It has always been the conquerors who were fond of peace. What greater joy than to waltz into enemy territory without a squeak of resistance; to see one’s opponents put down their weapons and become one’s subjects; to have one’s will recodified as law. Peace has always been the conqueror’s dream of absolute submission: for peace is nothing other than the successful imposition of a structure of domination.
Timothée Calame’s ‘Of Common Interest’ gives a partial response to the question that must continually be posed: whose peace? The response is necessarily incomplete because merely formal, that is, with an indifferent or vanishing content (Calame’s book is above all a book of abstractions). From the perspective of its content, ‘Of Common Interest’ has as much pertinence as a map of the world or a globe whose shifting boundaries must continually be redrawn. Its form (which draws on dystopian and conspiratorial discourses) seeks, on the contrary, to tease out more general mechanisms of power.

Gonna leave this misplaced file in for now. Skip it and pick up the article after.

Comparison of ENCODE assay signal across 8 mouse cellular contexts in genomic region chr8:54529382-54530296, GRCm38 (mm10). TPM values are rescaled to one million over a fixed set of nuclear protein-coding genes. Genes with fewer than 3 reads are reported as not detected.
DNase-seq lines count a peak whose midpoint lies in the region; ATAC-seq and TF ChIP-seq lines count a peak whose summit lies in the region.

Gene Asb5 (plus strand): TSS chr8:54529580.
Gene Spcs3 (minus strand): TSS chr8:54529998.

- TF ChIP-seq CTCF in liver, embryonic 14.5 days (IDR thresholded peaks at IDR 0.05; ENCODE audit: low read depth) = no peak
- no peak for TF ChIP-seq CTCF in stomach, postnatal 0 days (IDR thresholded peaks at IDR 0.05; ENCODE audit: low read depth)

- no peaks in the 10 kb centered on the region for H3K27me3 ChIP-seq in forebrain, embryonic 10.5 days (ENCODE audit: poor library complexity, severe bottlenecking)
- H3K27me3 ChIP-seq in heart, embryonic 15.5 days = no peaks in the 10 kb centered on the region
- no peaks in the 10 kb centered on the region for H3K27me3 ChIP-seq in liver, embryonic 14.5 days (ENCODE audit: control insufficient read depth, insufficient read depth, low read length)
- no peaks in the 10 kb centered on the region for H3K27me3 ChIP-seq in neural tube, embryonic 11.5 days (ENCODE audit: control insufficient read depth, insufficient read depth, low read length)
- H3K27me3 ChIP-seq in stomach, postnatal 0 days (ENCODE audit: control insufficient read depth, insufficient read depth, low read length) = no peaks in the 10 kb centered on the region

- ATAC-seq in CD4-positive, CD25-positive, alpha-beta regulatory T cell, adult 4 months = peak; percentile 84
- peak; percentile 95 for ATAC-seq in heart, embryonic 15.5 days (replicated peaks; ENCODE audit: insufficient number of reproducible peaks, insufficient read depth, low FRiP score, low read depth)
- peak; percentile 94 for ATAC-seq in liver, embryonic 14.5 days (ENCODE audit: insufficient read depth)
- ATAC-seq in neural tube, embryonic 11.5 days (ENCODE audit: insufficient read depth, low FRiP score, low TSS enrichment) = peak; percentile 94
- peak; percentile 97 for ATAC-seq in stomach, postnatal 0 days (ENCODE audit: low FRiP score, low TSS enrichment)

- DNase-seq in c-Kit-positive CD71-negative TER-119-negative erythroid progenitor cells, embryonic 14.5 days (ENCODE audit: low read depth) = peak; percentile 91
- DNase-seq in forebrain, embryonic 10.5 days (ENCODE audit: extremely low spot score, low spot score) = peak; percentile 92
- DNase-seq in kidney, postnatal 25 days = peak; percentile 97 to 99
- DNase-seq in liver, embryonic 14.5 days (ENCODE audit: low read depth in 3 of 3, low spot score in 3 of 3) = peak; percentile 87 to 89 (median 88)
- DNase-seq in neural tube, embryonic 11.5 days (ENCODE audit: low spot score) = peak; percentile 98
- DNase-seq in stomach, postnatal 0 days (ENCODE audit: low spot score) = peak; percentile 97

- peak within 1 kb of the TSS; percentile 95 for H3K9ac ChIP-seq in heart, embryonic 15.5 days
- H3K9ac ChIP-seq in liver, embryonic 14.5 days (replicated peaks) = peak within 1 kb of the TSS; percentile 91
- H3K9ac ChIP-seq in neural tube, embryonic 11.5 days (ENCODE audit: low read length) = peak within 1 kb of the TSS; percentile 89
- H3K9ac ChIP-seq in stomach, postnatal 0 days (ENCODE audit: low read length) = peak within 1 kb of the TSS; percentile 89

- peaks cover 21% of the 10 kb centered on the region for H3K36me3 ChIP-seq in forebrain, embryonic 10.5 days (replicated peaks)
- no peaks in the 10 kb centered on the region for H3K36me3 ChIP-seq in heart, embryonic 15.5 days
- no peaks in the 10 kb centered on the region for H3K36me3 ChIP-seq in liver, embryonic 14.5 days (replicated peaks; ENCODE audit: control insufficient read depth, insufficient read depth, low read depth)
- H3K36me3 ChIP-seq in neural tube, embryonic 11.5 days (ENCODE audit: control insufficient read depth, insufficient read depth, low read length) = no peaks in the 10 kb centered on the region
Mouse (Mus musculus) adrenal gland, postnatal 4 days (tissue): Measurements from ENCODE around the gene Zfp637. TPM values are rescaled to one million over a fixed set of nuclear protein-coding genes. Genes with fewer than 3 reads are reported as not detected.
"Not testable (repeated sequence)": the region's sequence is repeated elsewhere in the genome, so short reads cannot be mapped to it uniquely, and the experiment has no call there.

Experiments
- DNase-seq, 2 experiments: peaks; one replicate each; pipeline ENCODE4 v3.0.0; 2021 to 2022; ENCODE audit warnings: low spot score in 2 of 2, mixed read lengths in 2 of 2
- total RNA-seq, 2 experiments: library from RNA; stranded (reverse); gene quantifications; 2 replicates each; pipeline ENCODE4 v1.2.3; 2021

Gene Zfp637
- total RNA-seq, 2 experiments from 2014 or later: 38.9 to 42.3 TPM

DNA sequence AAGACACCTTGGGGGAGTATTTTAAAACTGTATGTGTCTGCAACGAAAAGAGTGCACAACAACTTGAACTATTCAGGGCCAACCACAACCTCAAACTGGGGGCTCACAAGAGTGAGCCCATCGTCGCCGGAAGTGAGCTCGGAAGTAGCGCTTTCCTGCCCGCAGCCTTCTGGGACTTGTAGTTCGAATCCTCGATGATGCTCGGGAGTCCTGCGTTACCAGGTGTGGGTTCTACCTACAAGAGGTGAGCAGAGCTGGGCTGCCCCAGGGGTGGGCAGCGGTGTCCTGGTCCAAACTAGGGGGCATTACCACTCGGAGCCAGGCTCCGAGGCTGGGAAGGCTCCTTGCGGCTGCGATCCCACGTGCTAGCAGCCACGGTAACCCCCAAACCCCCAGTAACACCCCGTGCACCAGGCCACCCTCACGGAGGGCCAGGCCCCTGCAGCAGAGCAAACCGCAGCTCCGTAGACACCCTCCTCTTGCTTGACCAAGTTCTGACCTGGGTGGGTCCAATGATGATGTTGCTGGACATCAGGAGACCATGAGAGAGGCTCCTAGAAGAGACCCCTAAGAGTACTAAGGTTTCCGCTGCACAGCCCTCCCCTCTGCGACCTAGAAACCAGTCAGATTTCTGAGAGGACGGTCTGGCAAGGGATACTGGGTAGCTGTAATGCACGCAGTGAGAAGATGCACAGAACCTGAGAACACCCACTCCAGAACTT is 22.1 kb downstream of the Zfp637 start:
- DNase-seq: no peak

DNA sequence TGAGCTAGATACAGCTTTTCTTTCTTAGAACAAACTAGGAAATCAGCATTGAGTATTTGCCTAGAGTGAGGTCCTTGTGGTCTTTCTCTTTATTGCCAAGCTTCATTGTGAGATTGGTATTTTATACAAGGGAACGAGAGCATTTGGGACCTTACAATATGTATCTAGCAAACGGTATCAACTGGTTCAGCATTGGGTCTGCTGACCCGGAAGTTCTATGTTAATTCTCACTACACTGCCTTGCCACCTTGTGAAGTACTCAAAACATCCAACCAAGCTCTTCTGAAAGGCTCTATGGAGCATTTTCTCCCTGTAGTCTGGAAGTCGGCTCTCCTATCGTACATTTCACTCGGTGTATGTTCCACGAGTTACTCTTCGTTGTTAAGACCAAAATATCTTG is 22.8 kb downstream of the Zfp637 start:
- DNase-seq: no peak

The world leaders (here, mere placeholders for power), ordered alphabetically and identifiable by means of a convenient number system, are punctuated by a series of advertisements which illustrate the complex relation between abstract power and the forming of concrete reality. These advertisements, pulling obscurely on the strings of fear and desire, have no real objects, or rather, have objects which exist only insofar as fear and desire distort reality—like how heavy masses deform space and bend light. Such is abstract power; such is structural domination—a shaping of concrete reality that is ontologically false (existentially inauthentic) but effectively and emotionally real.
The deployment of the codes of the science fiction genre might let one think that ‘Of Common Interest’ speaks of elsewhere, of another reality, of some parallel universe, but it is here, or rather, as with all real (actual) abstractions, it is an elsewhere which is also here.
— Nathaniel Wooding